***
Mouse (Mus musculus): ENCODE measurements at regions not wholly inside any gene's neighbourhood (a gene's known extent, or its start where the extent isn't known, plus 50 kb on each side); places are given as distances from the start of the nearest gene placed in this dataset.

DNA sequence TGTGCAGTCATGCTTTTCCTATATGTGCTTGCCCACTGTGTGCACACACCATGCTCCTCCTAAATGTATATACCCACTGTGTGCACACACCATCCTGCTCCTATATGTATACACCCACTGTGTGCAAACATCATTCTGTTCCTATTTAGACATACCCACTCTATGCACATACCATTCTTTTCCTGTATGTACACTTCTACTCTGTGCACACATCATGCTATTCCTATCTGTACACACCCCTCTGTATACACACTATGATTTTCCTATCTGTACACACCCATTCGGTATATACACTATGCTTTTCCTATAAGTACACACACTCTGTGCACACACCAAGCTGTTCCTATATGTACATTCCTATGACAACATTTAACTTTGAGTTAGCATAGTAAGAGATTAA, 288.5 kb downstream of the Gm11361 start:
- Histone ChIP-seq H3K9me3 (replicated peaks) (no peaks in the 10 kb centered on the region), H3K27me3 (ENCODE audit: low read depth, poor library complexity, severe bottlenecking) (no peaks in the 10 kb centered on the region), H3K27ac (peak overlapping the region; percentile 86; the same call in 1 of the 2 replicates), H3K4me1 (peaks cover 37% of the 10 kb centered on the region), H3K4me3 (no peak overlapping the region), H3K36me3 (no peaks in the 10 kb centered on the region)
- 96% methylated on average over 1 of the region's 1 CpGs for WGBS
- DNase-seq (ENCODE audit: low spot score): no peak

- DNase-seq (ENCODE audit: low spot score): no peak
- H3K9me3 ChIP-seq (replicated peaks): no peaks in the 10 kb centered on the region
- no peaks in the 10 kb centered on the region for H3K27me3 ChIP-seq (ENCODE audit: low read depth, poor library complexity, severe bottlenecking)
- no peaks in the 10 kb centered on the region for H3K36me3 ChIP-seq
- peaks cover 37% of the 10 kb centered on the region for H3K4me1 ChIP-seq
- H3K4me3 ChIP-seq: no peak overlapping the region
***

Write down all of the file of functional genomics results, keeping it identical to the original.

Mouse (Mus musculus): ENCODE measurements at regions not wholly inside any gene's neighbourhood (a gene's known extent, or its start where the extent isn't known, plus 50 kb on each side); places are given as distances from the start of the nearest gene placed in this dataset.

DNA sequence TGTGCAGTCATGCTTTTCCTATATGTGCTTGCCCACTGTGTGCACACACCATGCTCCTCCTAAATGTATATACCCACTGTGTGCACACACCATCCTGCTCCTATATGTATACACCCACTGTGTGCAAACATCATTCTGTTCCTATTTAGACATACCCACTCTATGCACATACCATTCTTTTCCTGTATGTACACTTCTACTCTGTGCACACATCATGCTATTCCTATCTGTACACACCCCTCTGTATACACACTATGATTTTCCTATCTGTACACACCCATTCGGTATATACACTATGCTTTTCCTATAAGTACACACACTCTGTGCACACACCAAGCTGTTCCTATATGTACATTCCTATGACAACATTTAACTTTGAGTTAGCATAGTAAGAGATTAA, 288.5 kb downstream of the Gm11361 start:
- Histone ChIP-seq H3K9me3 (replicated peaks) (no peaks in the 10 kb centered on the region), H3K27me3 (ENCODE audit: low read depth, poor library complexity, severe bottlenecking) (no peaks in the 10 kb centered on the region), H3K27ac (peak overlapping the region; percentile 86; the same call in 1 of the 2 replicates), H3K4me1 (peaks cover 37% of the 10 kb centered on the region), H3K4me3 (no peak overlapping the region), H3K36me3 (no peaks in the 10 kb centered on the region)
- 96% methylated on average over 1 of the region's 1 CpGs for WGBS
- DNase-seq (ENCODE audit: low spot score): no peak

- DNase-seq (ENCODE audit: low spot score): no peak
- H3K9me3 ChIP-seq (replicated peaks): no peaks in the 10 kb centered on the region
- no peaks in the 10 kb centered on the region for H3K27me3 ChIP-seq (ENCODE audit: low read depth, poor library complexity, severe bottlenecking)
- no peaks in the 10 kb centered on the region for H3K36me3 ChIP-seq
- peaks cover 37% of the 10 kb centered on the region for H3K4me1 ChIP-seq
- H3K4me3 ChIP-seq: no peak overlapping the region